Fellow Passengers: A Novel in
Principles of Interest
Though it's subtitled A Novel in Portraits, Louis Auchincloss's slender new book of fiction—his 32nd—reads less like a novel than like a memoir. Certainly any reader who seeks to identify the book's narrator with its author faces few impediments: Like Auchincloss, Dan Ruggles is born into a rich, upper-class New York family, grows up during the Depression, and becomes a successful novelist and Wall Street lawyer. But Fellow Passengers is only peripherally the story of Dan Ruggles. In fact, it contains 10 stories—arranged in roughly chronological order from the 1930s to the early 1960s—in which nine other people and one couple take turns playing the title parts. Some of these fellow passengers in Dan's life—among them the devoted Aunt Mabel and the flamboyant Uncle Theo—are relatives; some, like the heavy-drinking short-story writer Althea Sartoris, are friends; and some, like the shy, self-effacing lawyer Clement Ludlow, are business associates.
Most are native-born citizens of Auchinclossland, perhaps the late 20th century's nearest equivalent to Edith Wharton country. Centered in Manhattan, and incorporating such tony outposts as Yale and Bar Harbor, it is a demesne of Anglicans and agnostics, of highfalutin men's clubs, geriatric virgins and grande dames, of "confirmed bachelors" and ''Boston marriages." And, needless to say, of money—lots of it.
Like Nick Carraway in The Great Gatsby, Dan fills a dual role in most of these stories, serving at once as a good-natured, unprepossessing friend to each of the principals and as a keen-eyed observer and commentator. Like Caraway, too, Dan has a strong sense of right and wrong, and his prime purpose in each story is to underline, in a gentle yet unambiguous fashion, the moral problem at its center.
"Abel Donner," for instance, presents us with a lawyer whose code of ethics Dan finds unnecessarily stern and literal-minded, but whose momentary departure from this code for the sake of a friend compels Dan to speak in its defense. "Jonathan Sturges" depicts a gifted art curator whose ideas for the disposition of a rich widow's art collection are at once esthetically superior to her own plans and contrary to her wishes; Dan, as the widow's attorney, must determine when his primary obligations lie.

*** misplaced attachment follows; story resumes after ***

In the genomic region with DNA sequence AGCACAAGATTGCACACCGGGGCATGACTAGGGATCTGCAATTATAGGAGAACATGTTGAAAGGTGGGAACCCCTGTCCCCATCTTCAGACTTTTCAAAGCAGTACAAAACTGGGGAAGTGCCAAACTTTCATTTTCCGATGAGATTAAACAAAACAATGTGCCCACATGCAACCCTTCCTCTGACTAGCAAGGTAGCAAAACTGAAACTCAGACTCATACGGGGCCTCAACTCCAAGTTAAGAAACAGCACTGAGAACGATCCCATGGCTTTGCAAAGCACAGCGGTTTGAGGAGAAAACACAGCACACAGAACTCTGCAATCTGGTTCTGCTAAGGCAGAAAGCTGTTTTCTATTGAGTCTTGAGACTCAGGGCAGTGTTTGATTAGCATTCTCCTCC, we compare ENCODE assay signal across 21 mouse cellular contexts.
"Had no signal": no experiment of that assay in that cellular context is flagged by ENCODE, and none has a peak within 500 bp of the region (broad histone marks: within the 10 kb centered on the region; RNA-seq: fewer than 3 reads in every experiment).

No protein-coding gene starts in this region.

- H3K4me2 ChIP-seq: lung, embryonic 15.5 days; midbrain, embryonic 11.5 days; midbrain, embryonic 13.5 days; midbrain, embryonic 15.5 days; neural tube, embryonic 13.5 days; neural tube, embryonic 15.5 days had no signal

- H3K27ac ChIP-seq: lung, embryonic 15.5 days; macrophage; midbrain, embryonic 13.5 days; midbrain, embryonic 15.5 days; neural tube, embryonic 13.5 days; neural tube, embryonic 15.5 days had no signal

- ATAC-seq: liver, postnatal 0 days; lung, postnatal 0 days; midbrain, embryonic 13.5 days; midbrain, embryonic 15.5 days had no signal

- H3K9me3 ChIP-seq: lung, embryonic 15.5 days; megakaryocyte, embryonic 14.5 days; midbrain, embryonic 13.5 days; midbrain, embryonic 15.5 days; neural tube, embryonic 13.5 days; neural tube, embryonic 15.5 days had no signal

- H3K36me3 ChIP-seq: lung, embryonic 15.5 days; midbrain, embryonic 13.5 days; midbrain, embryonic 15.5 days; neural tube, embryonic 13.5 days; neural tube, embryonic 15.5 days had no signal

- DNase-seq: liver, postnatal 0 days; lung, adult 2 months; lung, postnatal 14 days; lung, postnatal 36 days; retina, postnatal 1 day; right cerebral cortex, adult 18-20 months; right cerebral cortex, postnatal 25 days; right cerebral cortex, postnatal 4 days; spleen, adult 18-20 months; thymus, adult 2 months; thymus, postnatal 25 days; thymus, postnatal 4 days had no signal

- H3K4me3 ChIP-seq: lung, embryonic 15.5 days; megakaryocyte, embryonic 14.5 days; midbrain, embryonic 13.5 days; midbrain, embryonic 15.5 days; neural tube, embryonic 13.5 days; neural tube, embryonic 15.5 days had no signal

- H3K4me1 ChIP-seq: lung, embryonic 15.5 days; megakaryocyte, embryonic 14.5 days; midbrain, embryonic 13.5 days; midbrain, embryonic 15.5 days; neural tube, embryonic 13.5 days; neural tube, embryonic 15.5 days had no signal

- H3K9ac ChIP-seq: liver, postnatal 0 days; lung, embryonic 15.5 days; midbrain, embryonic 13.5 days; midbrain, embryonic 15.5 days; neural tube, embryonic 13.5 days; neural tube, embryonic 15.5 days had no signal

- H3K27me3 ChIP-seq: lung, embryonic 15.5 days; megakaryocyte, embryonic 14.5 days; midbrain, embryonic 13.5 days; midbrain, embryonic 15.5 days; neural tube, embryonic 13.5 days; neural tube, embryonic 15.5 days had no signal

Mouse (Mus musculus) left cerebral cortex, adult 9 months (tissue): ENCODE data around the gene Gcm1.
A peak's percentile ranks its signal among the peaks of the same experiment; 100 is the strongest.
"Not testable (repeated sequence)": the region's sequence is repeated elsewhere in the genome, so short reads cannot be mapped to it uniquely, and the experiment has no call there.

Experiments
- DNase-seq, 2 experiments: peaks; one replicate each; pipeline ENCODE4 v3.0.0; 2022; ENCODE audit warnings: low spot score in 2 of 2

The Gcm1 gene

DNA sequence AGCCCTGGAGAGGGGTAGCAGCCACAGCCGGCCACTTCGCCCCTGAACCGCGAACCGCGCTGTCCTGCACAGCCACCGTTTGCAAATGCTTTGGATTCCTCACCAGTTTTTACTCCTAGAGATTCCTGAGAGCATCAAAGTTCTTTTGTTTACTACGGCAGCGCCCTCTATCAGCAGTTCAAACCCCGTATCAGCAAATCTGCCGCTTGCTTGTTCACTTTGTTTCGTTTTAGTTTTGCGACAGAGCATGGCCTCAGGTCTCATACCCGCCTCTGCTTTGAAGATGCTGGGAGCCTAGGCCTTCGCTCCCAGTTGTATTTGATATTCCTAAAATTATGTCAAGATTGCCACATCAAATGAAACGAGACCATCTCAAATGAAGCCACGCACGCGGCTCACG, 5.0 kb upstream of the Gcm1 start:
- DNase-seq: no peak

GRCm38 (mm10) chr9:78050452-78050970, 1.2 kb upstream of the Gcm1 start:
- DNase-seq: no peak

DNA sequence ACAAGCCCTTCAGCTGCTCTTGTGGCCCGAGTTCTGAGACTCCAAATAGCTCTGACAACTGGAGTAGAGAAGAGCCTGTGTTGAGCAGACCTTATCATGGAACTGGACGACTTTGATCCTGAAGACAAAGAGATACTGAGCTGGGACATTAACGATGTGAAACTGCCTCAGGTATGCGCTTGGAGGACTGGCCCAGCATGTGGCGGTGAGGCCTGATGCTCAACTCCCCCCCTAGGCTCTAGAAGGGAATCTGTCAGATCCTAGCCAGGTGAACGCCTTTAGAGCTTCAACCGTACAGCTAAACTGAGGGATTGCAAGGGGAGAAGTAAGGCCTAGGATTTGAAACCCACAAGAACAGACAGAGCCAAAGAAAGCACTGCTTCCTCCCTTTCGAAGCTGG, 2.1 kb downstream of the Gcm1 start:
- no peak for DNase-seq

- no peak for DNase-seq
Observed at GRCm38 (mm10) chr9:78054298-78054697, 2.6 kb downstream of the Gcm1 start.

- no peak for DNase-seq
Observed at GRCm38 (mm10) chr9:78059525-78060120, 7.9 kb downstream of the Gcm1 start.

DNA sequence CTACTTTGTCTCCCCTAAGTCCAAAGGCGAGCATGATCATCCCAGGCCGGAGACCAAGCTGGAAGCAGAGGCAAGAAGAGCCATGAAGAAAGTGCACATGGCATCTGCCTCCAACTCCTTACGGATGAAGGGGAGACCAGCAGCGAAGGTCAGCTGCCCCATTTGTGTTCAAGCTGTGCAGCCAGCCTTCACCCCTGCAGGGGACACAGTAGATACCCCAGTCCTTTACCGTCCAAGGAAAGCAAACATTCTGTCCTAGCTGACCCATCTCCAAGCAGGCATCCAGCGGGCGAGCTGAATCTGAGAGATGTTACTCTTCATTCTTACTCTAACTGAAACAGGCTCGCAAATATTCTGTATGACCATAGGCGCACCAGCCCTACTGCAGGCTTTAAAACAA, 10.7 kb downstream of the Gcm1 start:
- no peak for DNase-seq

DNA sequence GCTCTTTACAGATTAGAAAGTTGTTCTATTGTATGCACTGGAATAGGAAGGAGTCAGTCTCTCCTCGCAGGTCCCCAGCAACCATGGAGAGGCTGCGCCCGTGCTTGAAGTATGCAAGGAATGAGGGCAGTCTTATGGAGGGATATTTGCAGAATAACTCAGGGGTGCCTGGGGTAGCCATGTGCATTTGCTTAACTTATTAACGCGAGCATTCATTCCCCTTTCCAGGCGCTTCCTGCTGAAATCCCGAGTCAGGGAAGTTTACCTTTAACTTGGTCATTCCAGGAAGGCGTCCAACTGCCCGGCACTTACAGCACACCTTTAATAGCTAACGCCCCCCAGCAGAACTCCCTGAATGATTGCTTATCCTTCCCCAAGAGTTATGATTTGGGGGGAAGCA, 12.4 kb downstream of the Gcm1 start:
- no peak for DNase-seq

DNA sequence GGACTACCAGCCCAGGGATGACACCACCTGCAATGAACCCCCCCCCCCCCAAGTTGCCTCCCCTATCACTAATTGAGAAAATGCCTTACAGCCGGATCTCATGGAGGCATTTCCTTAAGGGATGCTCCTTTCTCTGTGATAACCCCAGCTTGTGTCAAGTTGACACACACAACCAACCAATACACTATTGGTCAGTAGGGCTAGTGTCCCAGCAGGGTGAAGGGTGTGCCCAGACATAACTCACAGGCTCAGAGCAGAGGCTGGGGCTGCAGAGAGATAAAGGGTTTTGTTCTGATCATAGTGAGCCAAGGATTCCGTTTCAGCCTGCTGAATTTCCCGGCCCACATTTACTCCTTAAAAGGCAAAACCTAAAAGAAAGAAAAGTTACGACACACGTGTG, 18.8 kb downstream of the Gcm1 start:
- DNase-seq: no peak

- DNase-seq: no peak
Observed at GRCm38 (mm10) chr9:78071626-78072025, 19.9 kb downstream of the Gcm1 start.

Witty, charming and economical, these tales have the pithiness of biblical parables or Aesopian fables. There are no pretty, descriptive passages here, no stylistic fireworks, no personal revelations for their own sake; the dialogue, moreover, is uniformly cogent and uncluttered, and often quite formal. (These people say "shan't" and routinely quote Shakespeare to each other.) Auchincloss does not question traditional systems of value and meaning; nor is he interested in personality except as it reflects character.
Does this mean that Fellow Passengers is old-fashioned? Yes, in the way that words like gentleman and rectitude are old-fashioned. Auchincloss has been called a novelist of manners, but he is more truly a novelist of morals, profoundly interested in the forms that temptation takes in Fifth Avenue penthouses and the hails of Ivy. Many contemporary novelists are drawn to the subject of millionaires and their money; Auchincloss' concern, however, is not with wealth per se but with the ways in which rich people's means of earning, preserving, spending and losing their fortunes illuminate the principles by which they live.
Questions of conscinece preoccupy him: What does a father owe his children, a lawyer his client? What obligations are implicit in friendship? What is the proper function of a museum? Bestriding the very different worlds of art and law, Auchincloss offers an ethical critique of both realms, skillfully identifying the distinctive ways in which virtue and iniquity tend to manifest themselves among "artistic" and "practical" folk, and making it clear that he has no more regard for narrowly esthetic sensibilities than for narrowly business-minded ones.
Complaints? At times the dialogue feels not only formal but unnaturally stilted: and some of the characters' off-the-cuff literary references are hard to buy. Nor does one get to know Dan as well as one would like; Auchincloss might have come closer to Thornton Wilder's Theophilus North, in which attention to the appealing young narrator is nicely balanced with attention to the Newport plutocrats whose stories he tells.
But no matter. This book—novel, memoir, short-story collection, what-have-you—is at once a triumph of storytelling and an exemplary meditation upon the standards of conduct by which we live. Auchincloss accomplishes something that's not easy. Even as he delightfully celebrates the voyage of life, he delivers a serious reminder of the responsibilities we all have toward our fellow passengers on the trip.
WASHINGTON POST BOOK WORLD